Electric Countryman
There is much talk these days about reducing emissions and our reliance on fossil fuels, and many car manufacturers are now producing hybrid and full electric models of their cars.  But electrically powered vehicles are not a new idea, indeed the first electric carriage was built over 130 years ago by Robert Davidson of Aberdeen.  By the end of the 19th century there were fleets of battery electric omnibuses operating in London, Paris, Berlin and New York, and there were even land speed records being set by electric cars!

In 1963 the Electricity Council and the South Western Electricity Board (SWEB) initiated a project to encourage the general development of the battery electric car.  Three years later, on Monday 21st March 1966 four cars were demonstrated to the press in London.

The following day's newspapers reported that battery powered cars would be the solution to increasing traffic congestion and air pollution.  The Electricity Council claimed that it was possible that there would be 1 million electric cars on the UK roads by the mid 1970's and predicted that parking meters would later incorporate electric sockets so that cars could recharge while parking.

The four cars demonstrated in London were:
  • The Scamp built by Scottish Aviation of Prestwick and the only one of the four cars specifically designed as an electric car from the outset.
  • The Trident Bubble saloon built by Peel Engineering of the Isle of Man.  This was an electric version of their existing bubble car and the smallest of the four.
  • An Austin Mini Countryman (woody) converted by Telearchics Limited of Gloucestershire.
  • An Austin Mini Countryman (all steel) converted by AEI of Manchester.  Amazingly this vehicle still exists today and still runs on battery power!

A Wilson Brougham electric car built in 1936 should also have been present.  This car, belonging to Mr H. T. Masser, a solicitor from Nottingham, and used by him to travel daily to and from work, did not arrive due to the fact that the crown wheel and pinion had given way.

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The press noted that all the cars were quiet and cheap to run, having the equal running cost of 170mpg.  They also had the advantage of not emitting any poisonous exhaust gases.  Reporters also pointed out the limitations of the electric cars, notably their limited range and that fact that the batteries are heavy and expensive to replace.

The two Minis were Electricity Council research vehicles and it is interesting to note that all reports from the time incorrectly describe them as Mini Travellers.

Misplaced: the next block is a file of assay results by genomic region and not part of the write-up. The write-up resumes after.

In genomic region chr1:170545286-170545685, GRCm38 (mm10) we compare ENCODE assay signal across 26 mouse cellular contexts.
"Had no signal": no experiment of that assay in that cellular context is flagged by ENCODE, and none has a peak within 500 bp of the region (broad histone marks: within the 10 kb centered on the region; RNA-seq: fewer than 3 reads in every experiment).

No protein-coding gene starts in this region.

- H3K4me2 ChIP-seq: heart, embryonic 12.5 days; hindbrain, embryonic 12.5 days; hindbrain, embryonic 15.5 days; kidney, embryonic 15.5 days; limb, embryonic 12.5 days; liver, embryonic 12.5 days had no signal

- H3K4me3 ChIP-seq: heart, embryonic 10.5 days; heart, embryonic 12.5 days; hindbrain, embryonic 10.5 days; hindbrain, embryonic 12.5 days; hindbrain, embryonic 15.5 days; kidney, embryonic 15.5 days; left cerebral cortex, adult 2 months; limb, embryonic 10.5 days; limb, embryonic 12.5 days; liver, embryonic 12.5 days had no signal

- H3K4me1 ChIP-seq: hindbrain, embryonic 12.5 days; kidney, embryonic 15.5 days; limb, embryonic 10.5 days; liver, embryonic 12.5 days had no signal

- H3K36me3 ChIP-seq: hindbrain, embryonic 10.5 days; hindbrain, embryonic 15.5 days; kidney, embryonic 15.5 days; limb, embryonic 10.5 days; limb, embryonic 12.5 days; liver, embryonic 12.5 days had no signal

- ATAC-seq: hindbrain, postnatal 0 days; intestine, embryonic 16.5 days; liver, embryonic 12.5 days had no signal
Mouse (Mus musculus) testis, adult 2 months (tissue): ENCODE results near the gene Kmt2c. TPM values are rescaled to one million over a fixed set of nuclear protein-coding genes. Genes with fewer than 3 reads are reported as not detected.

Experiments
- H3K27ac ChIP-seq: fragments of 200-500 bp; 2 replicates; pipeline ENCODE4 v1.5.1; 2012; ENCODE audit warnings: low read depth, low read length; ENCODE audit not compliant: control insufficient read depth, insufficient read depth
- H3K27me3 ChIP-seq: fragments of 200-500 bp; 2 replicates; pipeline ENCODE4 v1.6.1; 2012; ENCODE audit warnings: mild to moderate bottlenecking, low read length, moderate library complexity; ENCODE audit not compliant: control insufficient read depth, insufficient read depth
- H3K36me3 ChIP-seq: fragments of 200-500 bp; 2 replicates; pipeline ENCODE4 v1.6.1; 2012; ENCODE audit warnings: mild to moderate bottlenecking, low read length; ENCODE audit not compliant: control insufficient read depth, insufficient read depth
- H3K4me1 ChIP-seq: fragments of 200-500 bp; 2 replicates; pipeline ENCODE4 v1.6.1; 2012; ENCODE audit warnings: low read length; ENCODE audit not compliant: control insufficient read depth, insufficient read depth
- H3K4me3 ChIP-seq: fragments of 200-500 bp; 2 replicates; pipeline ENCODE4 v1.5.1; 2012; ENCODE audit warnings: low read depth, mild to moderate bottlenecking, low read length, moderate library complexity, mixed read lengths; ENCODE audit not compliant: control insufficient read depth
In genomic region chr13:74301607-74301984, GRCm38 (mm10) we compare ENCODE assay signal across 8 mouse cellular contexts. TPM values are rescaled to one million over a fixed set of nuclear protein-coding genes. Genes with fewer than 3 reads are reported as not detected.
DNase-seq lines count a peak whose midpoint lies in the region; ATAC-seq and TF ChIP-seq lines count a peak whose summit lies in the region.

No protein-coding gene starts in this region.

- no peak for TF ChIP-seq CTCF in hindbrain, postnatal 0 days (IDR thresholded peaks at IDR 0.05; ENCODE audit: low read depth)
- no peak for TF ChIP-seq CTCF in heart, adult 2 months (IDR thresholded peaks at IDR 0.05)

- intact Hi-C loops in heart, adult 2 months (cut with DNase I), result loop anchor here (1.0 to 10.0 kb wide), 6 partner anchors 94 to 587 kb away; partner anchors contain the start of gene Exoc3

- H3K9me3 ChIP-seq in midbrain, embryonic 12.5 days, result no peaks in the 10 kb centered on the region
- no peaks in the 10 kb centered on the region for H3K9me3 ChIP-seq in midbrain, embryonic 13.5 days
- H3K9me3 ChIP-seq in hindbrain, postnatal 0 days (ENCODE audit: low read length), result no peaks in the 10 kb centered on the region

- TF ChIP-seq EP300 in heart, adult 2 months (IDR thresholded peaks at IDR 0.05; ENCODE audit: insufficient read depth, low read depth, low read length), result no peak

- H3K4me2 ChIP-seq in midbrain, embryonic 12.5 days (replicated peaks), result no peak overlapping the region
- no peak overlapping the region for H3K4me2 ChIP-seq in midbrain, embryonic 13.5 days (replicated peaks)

Factory records show that DAE137C was a tweed grey Austin Countryman built at Longbridge on 26th September 1964 and despatched on 28th September 1964 to Henly's in Bristol.  It left the factory with a standard 850cc engine.

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After being bought by SWEB it was sent to AEI in Manchester to be converted to electric as part of the Electricity Council project.  AEI removed the 850cc engine and installed a 10hp 96V electric traction motor.  The normal gears were dismantled and the drive to the front wheels was through the existing Mini differential by means of a chain drive.  At first AEI fitted a 96V Exide Gauntlet battery, however it was found that the voltage dropped too much under heavy discharge, meaning the car struggled with acceleration and climbing hills.  The battery was thus changed for an Exide Ajax battery and the vehicle was modified slightly so that power for the lights and auxiliaries was provided by a separate 12V battery.  The Countryman was controlled by a highly sophisticated pulse controller, however it was soon realised that this was not a economic proposition for production cars and so a second Mini was sent to Telearchics for conversion.  This second car, DHT767C, had its conventional engine, gearbox and differential all removed and two electric motors were fitted with direct drive to the front wheels.  A standard carbon-pile resistance controller was used and a Varley dry battery was chosen.  The AEI converted Mini was unique amongst the demonstration cars as it was the only one to feature regenerative braking.

DAE137C was not registered with the DVLA until 6th May 1965, after the conversion had taken place.  It is interesting to see that the original buff logbook for the car states that it is propelled by "Electric".  Indeed the car is still listed as electrically powered on DVLA records to this day.

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Following the press demonstration in 1966 DAE137C was used by SWEB for three years for various other demonstrations and exhibitions. Pathé film footage from 1966 shows the car being put through its paces on the roads around Bristol.  The car had a further brief moment of glory in November 1973 when it was transported to London and used briefly by Secretary of State for Environment Geoffrey Rippon during the petrol crisis.

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DAE137C currently resides at the Abbey Pumping Station Museum in Leicester.  The museum acquired the vehicle from SWEB in 1982 and it was kept in storage for many years.

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The museum relies on volunteers to restore and maintain their extensive collection of historic transport exhibits and a couple of years ago they were lucky enough to find a volunteer with the specialised skills needed to completely overhaul the car's electrics.  A new set of batteries were kindly donated by a local firm and it was then off to Whights for a new coat of Tweed Grey paint.

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MTACR would like to thank Andrew Simpson and all at the Abbey Pumping Station Museum, Leicester for kindly sharing the information they have on this unique car with us and for allowing us to rummage in their history file.